He was the real defeat of the elections of October 2018. The Party of Brazilian Social Democracy (PSDB), formation of the right of government, present in the second round of all presidential elections for a quarter of a century and victorious at two repeatedly, then achieved the worst score in its history: only 4.76% for its candidate for supreme office, the unfortunate Geraldo Alckmin, who came in fourth position. Described by Jair Bolsonaro, the "toucans" (nicknames of party members) also lost almost half their seats in the legislative elections, with only twenty-nine deputies elected to the lower house. A real humiliation.
A year later, still stunned, the party is today embarking on an uncertain reconstruction around the figure of Joao Doria, 62, powerful but controversial governor of the state of Sao Paulo, the largest city in Latin America. At the end of May, the latter placed at the head of the party one of his close allies, the deputy Bruno Araujo, and delivered, on December 7, the central speech of the party's national congress in Brasilia. Objective: a "new PSDB", to win back those disappointed with bolsonarism.
The initiative surprised. Because, paradox of paradoxes: the Brazilian right finds its roots … on the left! The Social Democracy Party, with its tricky name, was in fact founded in 1988 by progressive intellectuals in three-piece suits, enthusiastic supporters of the "third way" traced by the Blair-Clinton-Schroeder trio. Among them, many Paulist politicians, including Mario Covas, José Serra, Geraldo Alckmin and especially Fernando Henrique Cardoso. This distinguished sociologist presided over the country for two terms (1995-2003), elected and even re-elected in the first round: a luxury that even the very popular Lula could not afford.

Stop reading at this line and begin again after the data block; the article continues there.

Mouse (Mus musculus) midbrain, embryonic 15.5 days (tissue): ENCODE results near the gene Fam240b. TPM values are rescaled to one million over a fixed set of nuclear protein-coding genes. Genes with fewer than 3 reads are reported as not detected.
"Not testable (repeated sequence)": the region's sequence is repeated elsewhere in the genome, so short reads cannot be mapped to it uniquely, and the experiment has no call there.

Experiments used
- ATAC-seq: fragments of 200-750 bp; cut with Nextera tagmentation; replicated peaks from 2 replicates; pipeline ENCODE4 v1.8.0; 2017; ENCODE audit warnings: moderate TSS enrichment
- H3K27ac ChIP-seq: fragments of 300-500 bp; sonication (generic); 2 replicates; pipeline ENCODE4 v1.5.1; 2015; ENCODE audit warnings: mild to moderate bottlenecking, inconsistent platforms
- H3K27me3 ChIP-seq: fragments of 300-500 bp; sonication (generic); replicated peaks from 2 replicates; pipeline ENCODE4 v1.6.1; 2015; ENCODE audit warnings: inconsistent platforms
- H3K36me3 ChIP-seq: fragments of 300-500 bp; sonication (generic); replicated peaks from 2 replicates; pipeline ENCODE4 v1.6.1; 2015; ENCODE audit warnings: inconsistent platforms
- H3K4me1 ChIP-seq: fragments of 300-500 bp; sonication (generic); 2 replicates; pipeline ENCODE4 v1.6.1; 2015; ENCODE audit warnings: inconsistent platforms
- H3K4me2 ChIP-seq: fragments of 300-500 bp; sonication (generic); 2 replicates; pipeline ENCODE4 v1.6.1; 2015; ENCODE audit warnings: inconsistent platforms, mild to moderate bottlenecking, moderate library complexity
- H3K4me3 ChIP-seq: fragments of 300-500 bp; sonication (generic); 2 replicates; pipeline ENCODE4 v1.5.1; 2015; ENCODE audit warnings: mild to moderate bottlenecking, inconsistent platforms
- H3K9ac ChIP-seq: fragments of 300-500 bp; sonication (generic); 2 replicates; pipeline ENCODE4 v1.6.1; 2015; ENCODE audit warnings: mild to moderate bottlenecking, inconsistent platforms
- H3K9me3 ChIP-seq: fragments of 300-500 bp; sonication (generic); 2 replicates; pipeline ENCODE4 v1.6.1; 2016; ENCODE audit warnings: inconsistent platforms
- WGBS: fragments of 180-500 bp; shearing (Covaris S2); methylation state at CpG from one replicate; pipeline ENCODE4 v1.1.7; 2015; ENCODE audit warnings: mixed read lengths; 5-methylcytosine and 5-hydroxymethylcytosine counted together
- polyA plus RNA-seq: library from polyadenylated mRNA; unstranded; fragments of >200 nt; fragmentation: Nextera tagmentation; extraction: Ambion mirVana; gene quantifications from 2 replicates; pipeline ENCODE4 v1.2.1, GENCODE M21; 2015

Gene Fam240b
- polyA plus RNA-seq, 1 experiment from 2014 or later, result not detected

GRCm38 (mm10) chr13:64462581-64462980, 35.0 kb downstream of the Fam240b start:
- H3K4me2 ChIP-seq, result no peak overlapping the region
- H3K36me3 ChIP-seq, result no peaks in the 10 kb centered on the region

"It has been a long time since the PSDB has become a center-right party, indeed a far right party", says Glauco Peres, political scientist at the University of Sao Paulo. The moult is done "In stages", recalls the researcher, citing "Liberal politics and the big privatizations of the Cardoso era", the gradual appearance of a "Conservative and religious discourse" at the start of the 2010s and, above all, the lost campaign of the party candidate Aecio Neves for the presidential election of 2014, more marked on the right.
In a hurry to find the keys to the Planalto (the presidential palace), the PSDB voted with both hands in 2016 to remove Dilma Rousseff and took part in the government of his successor Michel Temer. Losing bet: inheriting the unpopularity of the outgoing power, soiled by corruption, the PSDB saw in 2018 its "toucans" fly away to Jair Bolsonaro.